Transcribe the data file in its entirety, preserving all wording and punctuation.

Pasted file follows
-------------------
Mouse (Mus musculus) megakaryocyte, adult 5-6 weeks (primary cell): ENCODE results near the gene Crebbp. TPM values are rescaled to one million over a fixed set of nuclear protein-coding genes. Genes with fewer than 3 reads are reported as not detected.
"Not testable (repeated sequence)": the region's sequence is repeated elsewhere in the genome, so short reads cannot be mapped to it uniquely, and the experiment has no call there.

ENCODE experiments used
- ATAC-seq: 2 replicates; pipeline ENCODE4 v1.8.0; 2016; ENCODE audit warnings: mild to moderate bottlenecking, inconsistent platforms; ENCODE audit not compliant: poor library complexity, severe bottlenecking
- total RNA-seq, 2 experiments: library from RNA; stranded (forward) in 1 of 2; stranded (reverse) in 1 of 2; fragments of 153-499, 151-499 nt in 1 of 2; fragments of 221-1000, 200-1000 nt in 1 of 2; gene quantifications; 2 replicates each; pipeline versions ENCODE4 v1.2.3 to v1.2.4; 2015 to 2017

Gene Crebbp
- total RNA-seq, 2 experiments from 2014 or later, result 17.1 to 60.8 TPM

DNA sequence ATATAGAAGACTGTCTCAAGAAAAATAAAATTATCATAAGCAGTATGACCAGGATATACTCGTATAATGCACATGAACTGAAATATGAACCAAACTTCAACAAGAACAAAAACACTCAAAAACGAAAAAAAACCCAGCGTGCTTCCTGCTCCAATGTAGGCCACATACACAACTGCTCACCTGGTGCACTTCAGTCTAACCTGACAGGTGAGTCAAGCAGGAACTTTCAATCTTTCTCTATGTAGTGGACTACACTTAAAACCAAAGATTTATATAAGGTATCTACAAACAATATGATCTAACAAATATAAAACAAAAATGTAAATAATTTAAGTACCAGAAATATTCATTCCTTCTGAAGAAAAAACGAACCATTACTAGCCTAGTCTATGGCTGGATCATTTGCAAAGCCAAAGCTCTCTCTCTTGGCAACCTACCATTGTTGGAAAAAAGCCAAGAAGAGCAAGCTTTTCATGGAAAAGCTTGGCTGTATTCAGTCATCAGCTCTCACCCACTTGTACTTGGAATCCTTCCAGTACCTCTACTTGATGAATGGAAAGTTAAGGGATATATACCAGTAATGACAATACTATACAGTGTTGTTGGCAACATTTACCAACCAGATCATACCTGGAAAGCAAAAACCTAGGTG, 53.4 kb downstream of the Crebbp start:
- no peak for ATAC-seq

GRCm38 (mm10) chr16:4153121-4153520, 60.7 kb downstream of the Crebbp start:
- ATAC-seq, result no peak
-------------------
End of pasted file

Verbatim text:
Mouse (Mus musculus) megakaryocyte, adult 5-6 weeks (primary cell): ENCODE results near the gene Crebbp. TPM values are rescaled to one million over a fixed set of nuclear protein-coding genes. Genes with fewer than 3 reads are reported as not detected.
"Not testable (repeated sequence)": the region's sequence is repeated elsewhere in the genome, so short reads cannot be mapped to it uniquely, and the experiment has no call there.

ENCODE experiments used
- ATAC-seq: 2 replicates; pipeline ENCODE4 v1.8.0; 2016; ENCODE audit warnings: mild to moderate bottlenecking, inconsistent platforms; ENCODE audit not compliant: poor library complexity, severe bottlenecking
- total RNA-seq, 2 experiments: library from RNA; stranded (forward) in 1 of 2; stranded (reverse) in 1 of 2; fragments of 153-499, 151-499 nt in 1 of 2; fragments of 221-1000, 200-1000 nt in 1 of 2; gene quantifications; 2 replicates each; pipeline versions ENCODE4 v1.2.3 to v1.2.4; 2015 to 2017

Gene Crebbp
- total RNA-seq, 2 experiments from 2014 or later, result 17.1 to 60.8 TPM

DNA sequence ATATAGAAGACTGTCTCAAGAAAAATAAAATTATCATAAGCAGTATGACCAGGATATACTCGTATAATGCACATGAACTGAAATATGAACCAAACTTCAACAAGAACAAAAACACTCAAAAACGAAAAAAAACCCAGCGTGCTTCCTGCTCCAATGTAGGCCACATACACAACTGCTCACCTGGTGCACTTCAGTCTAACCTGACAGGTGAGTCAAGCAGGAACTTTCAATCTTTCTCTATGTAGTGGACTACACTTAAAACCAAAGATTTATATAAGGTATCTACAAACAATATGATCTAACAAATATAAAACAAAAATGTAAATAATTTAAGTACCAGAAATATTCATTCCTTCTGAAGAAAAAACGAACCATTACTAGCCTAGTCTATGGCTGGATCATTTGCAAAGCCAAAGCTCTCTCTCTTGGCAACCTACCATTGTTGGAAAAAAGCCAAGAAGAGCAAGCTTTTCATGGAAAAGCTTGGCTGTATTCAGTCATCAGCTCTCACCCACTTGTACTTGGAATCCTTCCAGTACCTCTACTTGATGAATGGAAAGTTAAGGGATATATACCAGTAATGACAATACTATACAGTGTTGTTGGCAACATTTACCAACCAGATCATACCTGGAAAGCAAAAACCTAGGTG, 53.4 kb downstream of the Crebbp start:
- no peak for ATAC-seq

GRCm38 (mm10) chr16:4153121-4153520, 60.7 kb downstream of the Crebbp start:
- ATAC-seq, result no peak